A friend from University of the Pacific recommended an NYT OPED from Robert Hicks (who is music publisher, a writer and an active student of history and historic preservation) on why the Civil War still matters. It is well worth the read. He reminds us that at the 50th Anniversary of Gettysburg, Black veterans were segregated out of the celebrations. Even at the Centennial in 1963, we had not passed the Civil Rights Act (1965). Hicks and my friend are from the South. Hicks argues two points. First, as a result of both legal and societal changes, we've made a lot of genuine progress on one of the major causes of the Civil War. While it is controversial, the Shelby County v Holder decision is a marker on how far we have traveled in this country on the issue of race. Rather than gutting the Voting Rights Act (as some on the left have argued) the decision puts the issues of voting rights on all of us rather than requiring a second class status for those areas in the South.
He also argues that the importance of Gettysburg is more visible not for the descendants of the sides in the Civil War but for people who look to this country and take to heart Lincoln's words during the dedication of the Memorial - "that this nation, under God, shall have a new birth of freedom -- and that government of the people, by the people, for the people, shall not perish from the earth."
I would add a slightly different conclusion. While I believe we have made substantial progress on matters of race, I am not as sanguine that we have been as attentive to the "of the people, for the people, by the people" part of Lincoln's remarks. There is significantly less appreciation of the perils raised by Madison in Federalist #51, which was clearly in the mind of Lincoln for that speech.
Both sides in the Civil War were careless in thinking about the appropriate role of government. Lincoln is rightly criticized for being a bit cavalier with civil liberties during the war. I have often wondered why more historians have not written more about the excesses that the Confederates took with civil liberties on issues like confiscation of property. But after the war the government got back to a more moderated stance. Both sides in the current political divide are a bit too ready to ignore the "of, by and for" part of Lincoln's speech. In my mind we may have made real progress on race and a lot less on keeping attention to the notion of limited government.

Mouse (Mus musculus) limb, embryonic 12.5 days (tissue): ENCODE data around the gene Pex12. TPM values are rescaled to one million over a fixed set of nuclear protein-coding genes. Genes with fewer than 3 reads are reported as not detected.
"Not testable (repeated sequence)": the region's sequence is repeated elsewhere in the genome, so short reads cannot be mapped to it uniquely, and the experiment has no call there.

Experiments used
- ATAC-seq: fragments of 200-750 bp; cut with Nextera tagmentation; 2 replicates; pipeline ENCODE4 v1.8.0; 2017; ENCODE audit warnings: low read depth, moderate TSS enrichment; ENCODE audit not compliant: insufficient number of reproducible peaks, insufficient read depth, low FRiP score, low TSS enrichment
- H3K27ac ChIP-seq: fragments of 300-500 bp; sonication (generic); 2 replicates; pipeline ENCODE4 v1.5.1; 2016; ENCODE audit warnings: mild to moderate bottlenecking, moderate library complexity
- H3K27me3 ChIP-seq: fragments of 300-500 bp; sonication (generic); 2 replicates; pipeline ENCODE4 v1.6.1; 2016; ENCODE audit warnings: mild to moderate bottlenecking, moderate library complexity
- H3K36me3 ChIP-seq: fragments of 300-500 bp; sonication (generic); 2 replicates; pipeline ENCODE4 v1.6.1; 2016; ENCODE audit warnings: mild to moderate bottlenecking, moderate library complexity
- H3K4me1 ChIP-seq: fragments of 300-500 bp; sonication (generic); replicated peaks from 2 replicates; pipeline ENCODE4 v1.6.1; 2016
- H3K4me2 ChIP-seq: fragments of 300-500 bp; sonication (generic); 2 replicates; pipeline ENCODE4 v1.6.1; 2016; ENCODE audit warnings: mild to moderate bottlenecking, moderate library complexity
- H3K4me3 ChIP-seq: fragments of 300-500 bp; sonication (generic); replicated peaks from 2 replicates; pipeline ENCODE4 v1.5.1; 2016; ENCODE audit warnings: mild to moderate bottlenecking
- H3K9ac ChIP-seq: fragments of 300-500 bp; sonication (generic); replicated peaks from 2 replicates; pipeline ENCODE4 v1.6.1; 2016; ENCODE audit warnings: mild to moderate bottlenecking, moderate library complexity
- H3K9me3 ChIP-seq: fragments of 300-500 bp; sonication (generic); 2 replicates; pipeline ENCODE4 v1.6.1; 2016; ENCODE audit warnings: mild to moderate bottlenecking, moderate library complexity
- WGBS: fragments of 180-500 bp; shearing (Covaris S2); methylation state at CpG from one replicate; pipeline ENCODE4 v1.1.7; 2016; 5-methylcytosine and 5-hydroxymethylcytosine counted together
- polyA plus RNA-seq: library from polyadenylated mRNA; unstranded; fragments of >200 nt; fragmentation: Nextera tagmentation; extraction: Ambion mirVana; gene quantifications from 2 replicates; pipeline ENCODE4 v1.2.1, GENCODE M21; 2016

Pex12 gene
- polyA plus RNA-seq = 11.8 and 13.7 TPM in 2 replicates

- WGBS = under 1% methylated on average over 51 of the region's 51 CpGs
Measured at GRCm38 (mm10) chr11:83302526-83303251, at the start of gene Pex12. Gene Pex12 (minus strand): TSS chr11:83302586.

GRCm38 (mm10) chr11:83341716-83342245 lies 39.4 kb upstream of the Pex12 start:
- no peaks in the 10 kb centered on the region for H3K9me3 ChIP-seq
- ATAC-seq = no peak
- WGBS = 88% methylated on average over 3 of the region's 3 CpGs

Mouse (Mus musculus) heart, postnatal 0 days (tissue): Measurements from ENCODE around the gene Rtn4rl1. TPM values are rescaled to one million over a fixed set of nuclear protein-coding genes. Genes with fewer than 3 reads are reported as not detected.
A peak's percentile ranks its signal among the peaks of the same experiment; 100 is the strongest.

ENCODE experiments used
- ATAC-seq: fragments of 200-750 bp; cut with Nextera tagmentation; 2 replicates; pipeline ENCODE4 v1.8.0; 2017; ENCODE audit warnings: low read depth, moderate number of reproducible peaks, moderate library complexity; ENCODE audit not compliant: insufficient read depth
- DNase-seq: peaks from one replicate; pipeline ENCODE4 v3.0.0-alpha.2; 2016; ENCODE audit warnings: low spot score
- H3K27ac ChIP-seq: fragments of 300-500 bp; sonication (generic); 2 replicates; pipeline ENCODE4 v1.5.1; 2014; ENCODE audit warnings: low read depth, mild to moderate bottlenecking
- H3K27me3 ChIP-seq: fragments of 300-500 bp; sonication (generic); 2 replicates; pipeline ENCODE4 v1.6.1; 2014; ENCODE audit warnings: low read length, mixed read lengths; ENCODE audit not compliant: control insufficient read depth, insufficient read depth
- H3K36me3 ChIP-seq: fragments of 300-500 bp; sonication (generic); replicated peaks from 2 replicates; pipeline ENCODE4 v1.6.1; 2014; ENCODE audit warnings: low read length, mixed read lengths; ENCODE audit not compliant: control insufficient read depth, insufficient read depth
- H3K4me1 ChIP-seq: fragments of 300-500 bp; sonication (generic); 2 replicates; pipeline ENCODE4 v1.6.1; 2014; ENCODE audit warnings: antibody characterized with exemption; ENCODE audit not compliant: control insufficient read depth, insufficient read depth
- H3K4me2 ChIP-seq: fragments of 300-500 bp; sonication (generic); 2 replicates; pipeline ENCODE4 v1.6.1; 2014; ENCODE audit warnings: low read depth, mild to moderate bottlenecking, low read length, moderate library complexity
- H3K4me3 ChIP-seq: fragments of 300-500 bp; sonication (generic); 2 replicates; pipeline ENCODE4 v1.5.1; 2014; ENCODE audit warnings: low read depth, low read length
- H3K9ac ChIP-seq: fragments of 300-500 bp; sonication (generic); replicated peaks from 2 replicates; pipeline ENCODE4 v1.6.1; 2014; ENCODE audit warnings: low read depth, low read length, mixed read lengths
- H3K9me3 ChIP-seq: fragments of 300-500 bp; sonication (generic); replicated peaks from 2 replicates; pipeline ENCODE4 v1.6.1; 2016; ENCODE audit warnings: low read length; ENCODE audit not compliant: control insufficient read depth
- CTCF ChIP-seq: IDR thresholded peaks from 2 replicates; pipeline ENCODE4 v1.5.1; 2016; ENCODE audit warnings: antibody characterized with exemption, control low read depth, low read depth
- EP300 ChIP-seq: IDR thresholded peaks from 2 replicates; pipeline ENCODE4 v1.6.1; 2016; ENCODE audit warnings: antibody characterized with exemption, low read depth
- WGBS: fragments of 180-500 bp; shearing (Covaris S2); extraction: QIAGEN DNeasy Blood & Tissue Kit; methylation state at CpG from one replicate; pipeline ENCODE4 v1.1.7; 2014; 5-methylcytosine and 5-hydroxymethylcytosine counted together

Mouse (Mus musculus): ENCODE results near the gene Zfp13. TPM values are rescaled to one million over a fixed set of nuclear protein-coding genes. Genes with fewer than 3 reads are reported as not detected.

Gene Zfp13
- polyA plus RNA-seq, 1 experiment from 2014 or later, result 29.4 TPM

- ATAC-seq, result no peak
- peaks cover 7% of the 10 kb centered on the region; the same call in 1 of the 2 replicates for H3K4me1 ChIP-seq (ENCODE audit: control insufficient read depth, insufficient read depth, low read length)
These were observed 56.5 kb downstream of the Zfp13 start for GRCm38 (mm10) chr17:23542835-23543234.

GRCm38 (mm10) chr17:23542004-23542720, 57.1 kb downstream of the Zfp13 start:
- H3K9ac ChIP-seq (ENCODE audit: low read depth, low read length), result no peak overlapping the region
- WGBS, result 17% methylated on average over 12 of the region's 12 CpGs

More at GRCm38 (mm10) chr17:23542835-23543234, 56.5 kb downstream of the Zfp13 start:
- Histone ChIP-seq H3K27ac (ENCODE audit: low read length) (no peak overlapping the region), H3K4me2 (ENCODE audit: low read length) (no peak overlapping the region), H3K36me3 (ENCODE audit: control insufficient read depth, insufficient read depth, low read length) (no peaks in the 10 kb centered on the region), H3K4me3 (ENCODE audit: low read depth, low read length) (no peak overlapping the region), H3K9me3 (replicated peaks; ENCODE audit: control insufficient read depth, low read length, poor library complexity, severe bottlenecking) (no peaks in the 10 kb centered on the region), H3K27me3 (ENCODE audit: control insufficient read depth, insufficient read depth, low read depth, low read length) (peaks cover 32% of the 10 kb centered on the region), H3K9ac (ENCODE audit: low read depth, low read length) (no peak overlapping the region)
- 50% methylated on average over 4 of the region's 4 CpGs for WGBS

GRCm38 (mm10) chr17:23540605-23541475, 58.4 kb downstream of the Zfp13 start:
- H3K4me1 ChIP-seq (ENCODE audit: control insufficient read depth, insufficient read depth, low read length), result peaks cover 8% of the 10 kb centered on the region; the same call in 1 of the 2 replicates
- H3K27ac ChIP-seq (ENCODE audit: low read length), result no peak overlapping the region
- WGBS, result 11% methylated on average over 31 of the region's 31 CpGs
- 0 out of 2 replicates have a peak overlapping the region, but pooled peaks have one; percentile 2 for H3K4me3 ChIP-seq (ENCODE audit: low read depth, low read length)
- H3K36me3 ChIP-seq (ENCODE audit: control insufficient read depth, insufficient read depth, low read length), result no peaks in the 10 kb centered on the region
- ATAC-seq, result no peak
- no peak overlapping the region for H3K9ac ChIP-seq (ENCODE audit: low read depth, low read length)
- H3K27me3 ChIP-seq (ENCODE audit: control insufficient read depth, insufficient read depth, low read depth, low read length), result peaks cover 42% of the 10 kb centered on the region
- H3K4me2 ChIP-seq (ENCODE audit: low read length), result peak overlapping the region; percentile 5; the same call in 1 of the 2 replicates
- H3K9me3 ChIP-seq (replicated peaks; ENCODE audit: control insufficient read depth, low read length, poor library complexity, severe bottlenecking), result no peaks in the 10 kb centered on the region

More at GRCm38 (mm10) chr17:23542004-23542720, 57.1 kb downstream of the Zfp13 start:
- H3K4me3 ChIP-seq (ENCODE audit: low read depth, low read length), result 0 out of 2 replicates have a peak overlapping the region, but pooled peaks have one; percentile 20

I am always struck with the compactness of Lincoln's remarks that on that November day. So I have reprinted it below - a great meditation for the Fourth.
Four score and seven years ago our fathers brought forth on this continent, a new nation, conceived in Liberty, and dedicated to the proposition that all men are created equal.
Now we are engaged in a great civil war, testing whether that nation, or any nation so conceived and so dedicated, can long endure. We are met on a great battle-field of that war. We have come to dedicate a portion of that field, as a final resting place for those who here gave their lives that that nation might live. It is altogether fitting and proper that we should do this.
But, in a larger sense, we can not dedicate -- we can not consecrate -- we can not hallow -- this ground. The brave men, living and dead, who struggled here, have consecrated it, far above our poor power to add or detract. The world will little note, nor long remember what we say here, but it can never forget what they did here. It is for us the living, rather, to be dedicated here to the unfinished work which they who fought here have thus far so nobly advanced. It is rather for us to be here dedicated to the great task remaining before us -- that from these honored dead we take increased devotion to that cause for which they gave the last full measure of devotion -- that we here highly resolve that these dead shall not have died in vain -- that this nation, under God, shall have a new birth of freedom -- and that government of the people, by the people, for the people, shall not perish from the earth.